The global carbon analysis consultancy Point Carbon released its fifth annual survey on March 3. “Carbon 2010: Return of the Sovereign,” edited by E. Tvinnereim and K. Røine, is based on 4,767 survey responses. Respondents were either elicited by Point Carbon to respond in January and February 2010 or voluntarily participated through the organization’s website. The number of respondents this year grew 29% compared to 2009.
The largest number of respondents came from the United States (753), followed by the United Kingdom (445), India (231), Australia (224), Germany (199), Canada (187), Norway (138), China (135) and Brazil (104). Smaller numbers of respondents came from an additional 109 countries. The authors of the survey caution that the poll is not representative of general public opinion as sizable numbers of respondents are involved in emissions trading (39%), are regulated under the European Union Emissions Trading System (24%), are associated with financial institutions (13%), or are involved in the US emissions offset market (11%).
The “Carbon 2010” report covers carbon markets and policies in 2009, the future of carbon trading and policy in 2010 and beyond, and concludes with some crystal-ball gazing it labels “the return of the sovereign.” In this vision of the future a binding international climate treaty regime is superseded by a country-by-country “pledge and review” system. The complete report runs 40 pages.
Readers of this report will find much to ponder. We found responses to a set of four questions assessing voluntary carbon markets particularly interesting. Point Carbon has asked the same questions three years in a row, so trends over time among survey respondents can be discerned. Nearly 80% (3,777) of the total number of survey respondents answered these four questions.
In 2010, 51% of survey respondents agreed with the statement “The voluntary carbon market fosters innovation in emission reduction methods.” This compares to 42% who gave the same answer in 2009 and 40% who agreed in 2008.
At the same time, only 38% of survey respondents in 2010 agreed with the statement “The voluntary carbon market produces real emission reductions.” Nonetheless, this number is up from 32% in 2009 and 27% in 2008. This level of belief in the reality of voluntary carbon offsets is disturbingly low, especially when the survey population is, on average, much better informed than the general public.
One positive conclusion that can be drawn from an analysis of the answers to these two questions is that increasing numbers of respondents believe that voluntary emission reduction projects can contribute to the mitigation of climate change.
Perhaps the sizable number of respondents who withheld agreement from the second statement did so because they believe emissions trading should occur in the framework of a regulatory system, and fear that lower standards in a voluntary trading system could compromise broad support for a regulatory system. The latter conclusion appears to be buttressed by responses to a third question, with which 36% of survey respondents in 2010 agreed: “The voluntary carbon market poses a risk for the reputation of the compliance market.” Voluntary market supporters may take solace from the fact that the trend is down on the answer to this question. The percentage who agreed in 2009 was 37, and in 2008, 40.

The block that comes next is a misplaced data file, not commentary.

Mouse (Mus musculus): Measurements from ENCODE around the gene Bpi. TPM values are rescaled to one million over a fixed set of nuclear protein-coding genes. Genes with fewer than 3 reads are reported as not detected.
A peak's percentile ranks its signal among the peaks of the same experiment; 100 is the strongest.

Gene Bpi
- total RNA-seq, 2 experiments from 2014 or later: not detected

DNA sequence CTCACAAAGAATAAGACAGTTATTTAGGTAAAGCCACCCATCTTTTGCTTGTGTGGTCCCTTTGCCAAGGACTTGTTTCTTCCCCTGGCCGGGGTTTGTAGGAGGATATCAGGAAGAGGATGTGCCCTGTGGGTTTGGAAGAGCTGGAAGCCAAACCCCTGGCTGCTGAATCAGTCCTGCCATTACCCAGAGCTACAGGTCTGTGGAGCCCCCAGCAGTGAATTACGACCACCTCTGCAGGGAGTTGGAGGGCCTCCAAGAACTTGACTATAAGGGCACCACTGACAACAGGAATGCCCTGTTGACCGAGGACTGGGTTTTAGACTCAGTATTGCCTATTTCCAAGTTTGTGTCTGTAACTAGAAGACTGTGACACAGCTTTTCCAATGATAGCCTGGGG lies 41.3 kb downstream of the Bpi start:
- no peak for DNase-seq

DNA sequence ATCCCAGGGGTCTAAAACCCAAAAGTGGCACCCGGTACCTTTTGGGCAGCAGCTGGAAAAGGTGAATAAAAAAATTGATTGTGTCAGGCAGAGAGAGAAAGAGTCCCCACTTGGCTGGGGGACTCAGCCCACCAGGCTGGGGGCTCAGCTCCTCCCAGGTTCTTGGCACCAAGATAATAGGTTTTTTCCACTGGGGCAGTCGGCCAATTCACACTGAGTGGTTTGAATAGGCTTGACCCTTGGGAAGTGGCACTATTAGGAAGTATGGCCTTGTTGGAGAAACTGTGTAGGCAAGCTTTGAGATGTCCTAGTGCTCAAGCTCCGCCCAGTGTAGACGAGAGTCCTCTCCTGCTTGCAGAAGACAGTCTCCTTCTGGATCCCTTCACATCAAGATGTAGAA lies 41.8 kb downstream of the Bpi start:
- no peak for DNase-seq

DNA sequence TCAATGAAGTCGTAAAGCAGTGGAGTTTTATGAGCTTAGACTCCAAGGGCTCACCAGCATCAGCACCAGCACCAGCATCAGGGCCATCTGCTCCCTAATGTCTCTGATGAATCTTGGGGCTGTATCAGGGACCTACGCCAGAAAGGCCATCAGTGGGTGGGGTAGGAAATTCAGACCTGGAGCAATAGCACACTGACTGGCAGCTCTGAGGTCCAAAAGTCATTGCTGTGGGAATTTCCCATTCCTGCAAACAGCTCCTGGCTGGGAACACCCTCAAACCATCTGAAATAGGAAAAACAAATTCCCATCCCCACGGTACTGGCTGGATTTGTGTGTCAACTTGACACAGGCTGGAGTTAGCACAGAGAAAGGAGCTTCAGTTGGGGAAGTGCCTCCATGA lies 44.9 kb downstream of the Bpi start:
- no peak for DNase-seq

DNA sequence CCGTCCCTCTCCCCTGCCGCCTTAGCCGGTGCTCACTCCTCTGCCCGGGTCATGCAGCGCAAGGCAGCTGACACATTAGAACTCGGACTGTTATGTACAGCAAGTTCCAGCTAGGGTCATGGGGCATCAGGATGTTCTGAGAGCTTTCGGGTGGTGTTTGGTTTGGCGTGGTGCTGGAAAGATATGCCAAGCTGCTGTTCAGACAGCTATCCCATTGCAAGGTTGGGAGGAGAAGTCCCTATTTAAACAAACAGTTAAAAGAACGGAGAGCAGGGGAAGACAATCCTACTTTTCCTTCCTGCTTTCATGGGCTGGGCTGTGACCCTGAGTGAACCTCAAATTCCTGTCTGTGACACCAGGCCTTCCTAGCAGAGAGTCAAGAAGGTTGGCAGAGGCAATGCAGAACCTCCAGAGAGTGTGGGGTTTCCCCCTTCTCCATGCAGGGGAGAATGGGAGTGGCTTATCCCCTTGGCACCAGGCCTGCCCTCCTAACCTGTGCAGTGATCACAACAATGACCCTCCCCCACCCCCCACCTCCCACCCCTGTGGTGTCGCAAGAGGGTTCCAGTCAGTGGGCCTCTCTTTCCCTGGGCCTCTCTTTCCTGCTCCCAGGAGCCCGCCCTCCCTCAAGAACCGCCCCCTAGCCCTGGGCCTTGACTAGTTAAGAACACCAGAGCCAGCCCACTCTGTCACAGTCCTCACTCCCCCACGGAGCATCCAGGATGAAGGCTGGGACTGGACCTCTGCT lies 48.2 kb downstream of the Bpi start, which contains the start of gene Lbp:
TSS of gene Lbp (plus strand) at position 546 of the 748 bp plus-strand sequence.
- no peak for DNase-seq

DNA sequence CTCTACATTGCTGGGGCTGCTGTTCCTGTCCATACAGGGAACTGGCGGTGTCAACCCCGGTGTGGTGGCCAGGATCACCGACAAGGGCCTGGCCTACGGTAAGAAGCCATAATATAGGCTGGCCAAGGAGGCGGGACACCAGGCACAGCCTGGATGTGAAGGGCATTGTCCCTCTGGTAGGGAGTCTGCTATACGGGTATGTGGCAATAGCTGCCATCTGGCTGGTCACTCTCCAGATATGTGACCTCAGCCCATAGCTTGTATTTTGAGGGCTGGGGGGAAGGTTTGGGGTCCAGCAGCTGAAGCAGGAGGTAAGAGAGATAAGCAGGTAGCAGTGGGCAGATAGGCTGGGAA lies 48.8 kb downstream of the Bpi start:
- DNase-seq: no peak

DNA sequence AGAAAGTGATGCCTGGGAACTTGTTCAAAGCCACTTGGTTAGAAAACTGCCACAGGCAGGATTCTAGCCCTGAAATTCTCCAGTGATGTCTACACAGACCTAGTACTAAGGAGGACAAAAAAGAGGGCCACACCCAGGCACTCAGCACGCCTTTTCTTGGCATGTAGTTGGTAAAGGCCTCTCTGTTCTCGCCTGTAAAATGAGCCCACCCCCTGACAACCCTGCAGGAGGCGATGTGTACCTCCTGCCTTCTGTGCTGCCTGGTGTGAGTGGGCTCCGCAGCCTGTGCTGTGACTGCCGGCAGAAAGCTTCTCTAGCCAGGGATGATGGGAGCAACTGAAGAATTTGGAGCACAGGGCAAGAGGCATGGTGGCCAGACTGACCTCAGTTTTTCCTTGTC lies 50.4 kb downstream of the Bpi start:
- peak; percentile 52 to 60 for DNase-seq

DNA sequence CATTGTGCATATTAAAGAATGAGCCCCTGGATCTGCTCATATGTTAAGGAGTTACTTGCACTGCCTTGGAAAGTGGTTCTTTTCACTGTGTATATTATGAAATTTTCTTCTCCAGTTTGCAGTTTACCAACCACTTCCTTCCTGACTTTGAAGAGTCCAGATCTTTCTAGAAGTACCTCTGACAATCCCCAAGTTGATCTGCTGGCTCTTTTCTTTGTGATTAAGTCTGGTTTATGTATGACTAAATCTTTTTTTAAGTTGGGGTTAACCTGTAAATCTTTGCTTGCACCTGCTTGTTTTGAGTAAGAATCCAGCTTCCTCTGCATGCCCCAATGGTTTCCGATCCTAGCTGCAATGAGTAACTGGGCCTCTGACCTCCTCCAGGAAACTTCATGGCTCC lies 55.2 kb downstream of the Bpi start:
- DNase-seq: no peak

Finally, a fourth question in this series asked for agreement with the following statement: “The voluntary carbon market is transparent.” The percentage of respondents agreeing in 2010, 2009 and 2008 were, respectively, 18, 14, and 10.
The last question may provide another clue to the tepid support for voluntary carbon markets expressed in the first two questions reported on here. Without transparency, there can be only limited trust, and without trust, only the bravest will invest. In this respect a positive sign from the Carbon 2010 survey is that the trend line is improving. However, it is difficult to conclude that voluntary carbon trading does not face an uphill battle for acceptance when only 18% of knowledgeable survey respondents agree that voluntary carbon markets are “transparent.”
Reasons exist to expect this number to grow in future years. The most popular voluntary emission reduction credits, Climate Reserve Tonnes (CRTs) and Voluntary Carbon Units (VCUs), use registry platforms that are publicly accessible and ensure that verified tons are issued serial numbers and can be traced back to the projects that generated them. In addition, greenhouse gas validation and verification bodies (VVBs) operating in the US increasingly are accredited by the American National Standards Institute to ISO 14065, an international standard that prescribes requirements for the operation of a VVB.
Nonetheless, the results of the Carbon 2010 survey are still sobering for those who believe voluntary carbon offset markets have an important role to play in reducing greenhouse gas emissions. Nothing less than adherence to the highest standards of rigor in developing, reporting and verifying voluntary greenhouse gas emission reductions is needed if the improvements in sentiment found in Carbon 2010 are to continue to grow in coming years.
© Futurepast: Inc., 2010